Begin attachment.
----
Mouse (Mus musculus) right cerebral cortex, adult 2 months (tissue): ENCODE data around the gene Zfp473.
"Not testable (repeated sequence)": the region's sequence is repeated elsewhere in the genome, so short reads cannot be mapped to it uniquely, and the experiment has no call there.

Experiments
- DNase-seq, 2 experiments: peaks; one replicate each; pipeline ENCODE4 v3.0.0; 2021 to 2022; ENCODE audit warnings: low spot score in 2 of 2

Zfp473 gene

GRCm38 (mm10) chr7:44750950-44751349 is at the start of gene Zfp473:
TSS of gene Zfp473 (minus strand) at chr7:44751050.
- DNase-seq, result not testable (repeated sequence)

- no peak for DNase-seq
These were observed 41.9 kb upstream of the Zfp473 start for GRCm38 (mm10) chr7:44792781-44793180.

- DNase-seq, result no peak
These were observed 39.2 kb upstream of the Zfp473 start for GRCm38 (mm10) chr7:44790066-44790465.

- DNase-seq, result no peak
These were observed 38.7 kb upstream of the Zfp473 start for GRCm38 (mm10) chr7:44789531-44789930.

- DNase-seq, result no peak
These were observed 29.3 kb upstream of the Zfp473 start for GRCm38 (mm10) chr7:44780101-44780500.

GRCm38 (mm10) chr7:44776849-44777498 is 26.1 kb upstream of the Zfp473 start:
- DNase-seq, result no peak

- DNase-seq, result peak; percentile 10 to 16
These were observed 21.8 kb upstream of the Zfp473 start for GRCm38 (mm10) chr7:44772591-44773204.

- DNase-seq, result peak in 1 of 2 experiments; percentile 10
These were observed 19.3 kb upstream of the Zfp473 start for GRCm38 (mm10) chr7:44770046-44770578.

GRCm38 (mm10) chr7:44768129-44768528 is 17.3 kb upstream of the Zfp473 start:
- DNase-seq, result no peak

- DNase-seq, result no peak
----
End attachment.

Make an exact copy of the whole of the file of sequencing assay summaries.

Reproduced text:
Mouse (Mus musculus) right cerebral cortex, adult 2 months (tissue): ENCODE data around the gene Zfp473.
"Not testable (repeated sequence)": the region's sequence is repeated elsewhere in the genome, so short reads cannot be mapped to it uniquely, and the experiment has no call there.

Experiments
- DNase-seq, 2 experiments: peaks; one replicate each; pipeline ENCODE4 v3.0.0; 2021 to 2022; ENCODE audit warnings: low spot score in 2 of 2

Zfp473 gene

GRCm38 (mm10) chr7:44750950-44751349 is at the start of gene Zfp473:
TSS of gene Zfp473 (minus strand) at chr7:44751050.
- DNase-seq, result not testable (repeated sequence)

- no peak for DNase-seq
These were observed 41.9 kb upstream of the Zfp473 start for GRCm38 (mm10) chr7:44792781-44793180.

- DNase-seq, result no peak
These were observed 39.2 kb upstream of the Zfp473 start for GRCm38 (mm10) chr7:44790066-44790465.

- DNase-seq, result no peak
These were observed 38.7 kb upstream of the Zfp473 start for GRCm38 (mm10) chr7:44789531-44789930.

- DNase-seq, result no peak
These were observed 29.3 kb upstream of the Zfp473 start for GRCm38 (mm10) chr7:44780101-44780500.

GRCm38 (mm10) chr7:44776849-44777498 is 26.1 kb upstream of the Zfp473 start:
- DNase-seq, result no peak

- DNase-seq, result peak; percentile 10 to 16
These were observed 21.8 kb upstream of the Zfp473 start for GRCm38 (mm10) chr7:44772591-44773204.

- DNase-seq, result peak in 1 of 2 experiments; percentile 10
These were observed 19.3 kb upstream of the Zfp473 start for GRCm38 (mm10) chr7:44770046-44770578.

GRCm38 (mm10) chr7:44768129-44768528 is 17.3 kb upstream of the Zfp473 start:
- DNase-seq, result no peak

- DNase-seq, result no peak